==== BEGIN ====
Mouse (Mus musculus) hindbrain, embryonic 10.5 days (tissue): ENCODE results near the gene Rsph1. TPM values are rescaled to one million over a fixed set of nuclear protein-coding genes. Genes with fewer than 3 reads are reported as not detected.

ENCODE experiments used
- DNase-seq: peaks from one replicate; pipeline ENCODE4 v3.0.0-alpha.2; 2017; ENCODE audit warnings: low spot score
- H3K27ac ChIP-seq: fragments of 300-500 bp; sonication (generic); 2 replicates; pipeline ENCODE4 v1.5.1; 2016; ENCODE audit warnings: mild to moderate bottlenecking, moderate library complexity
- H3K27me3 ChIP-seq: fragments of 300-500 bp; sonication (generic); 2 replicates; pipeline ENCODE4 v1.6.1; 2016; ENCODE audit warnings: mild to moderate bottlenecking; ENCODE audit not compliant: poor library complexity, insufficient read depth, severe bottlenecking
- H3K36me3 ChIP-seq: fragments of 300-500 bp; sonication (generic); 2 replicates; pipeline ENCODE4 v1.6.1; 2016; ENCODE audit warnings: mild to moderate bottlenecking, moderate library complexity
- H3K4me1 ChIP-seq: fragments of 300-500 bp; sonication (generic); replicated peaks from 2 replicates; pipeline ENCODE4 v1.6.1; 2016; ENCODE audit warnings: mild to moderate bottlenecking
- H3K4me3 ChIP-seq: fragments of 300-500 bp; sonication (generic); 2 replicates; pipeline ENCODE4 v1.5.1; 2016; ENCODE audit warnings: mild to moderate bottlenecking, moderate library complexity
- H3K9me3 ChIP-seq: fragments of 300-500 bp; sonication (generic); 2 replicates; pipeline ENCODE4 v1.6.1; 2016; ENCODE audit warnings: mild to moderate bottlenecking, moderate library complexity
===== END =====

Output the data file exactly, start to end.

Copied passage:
Mouse (Mus musculus) hindbrain, embryonic 10.5 days (tissue): ENCODE results near the gene Rsph1. TPM values are rescaled to one million over a fixed set of nuclear protein-coding genes. Genes with fewer than 3 reads are reported as not detected.

ENCODE experiments used
- DNase-seq: peaks from one replicate; pipeline ENCODE4 v3.0.0-alpha.2; 2017; ENCODE audit warnings: low spot score
- H3K27ac ChIP-seq: fragments of 300-500 bp; sonication (generic); 2 replicates; pipeline ENCODE4 v1.5.1; 2016; ENCODE audit warnings: mild to moderate bottlenecking, moderate library complexity
- H3K27me3 ChIP-seq: fragments of 300-500 bp; sonication (generic); 2 replicates; pipeline ENCODE4 v1.6.1; 2016; ENCODE audit warnings: mild to moderate bottlenecking; ENCODE audit not compliant: poor library complexity, insufficient read depth, severe bottlenecking
- H3K36me3 ChIP-seq: fragments of 300-500 bp; sonication (generic); 2 replicates; pipeline ENCODE4 v1.6.1; 2016; ENCODE audit warnings: mild to moderate bottlenecking, moderate library complexity
- H3K4me1 ChIP-seq: fragments of 300-500 bp; sonication (generic); replicated peaks from 2 replicates; pipeline ENCODE4 v1.6.1; 2016; ENCODE audit warnings: mild to moderate bottlenecking
- H3K4me3 ChIP-seq: fragments of 300-500 bp; sonication (generic); 2 replicates; pipeline ENCODE4 v1.5.1; 2016; ENCODE audit warnings: mild to moderate bottlenecking, moderate library complexity
- H3K9me3 ChIP-seq: fragments of 300-500 bp; sonication (generic); 2 replicates; pipeline ENCODE4 v1.6.1; 2016; ENCODE audit warnings: mild to moderate bottlenecking, moderate library complexity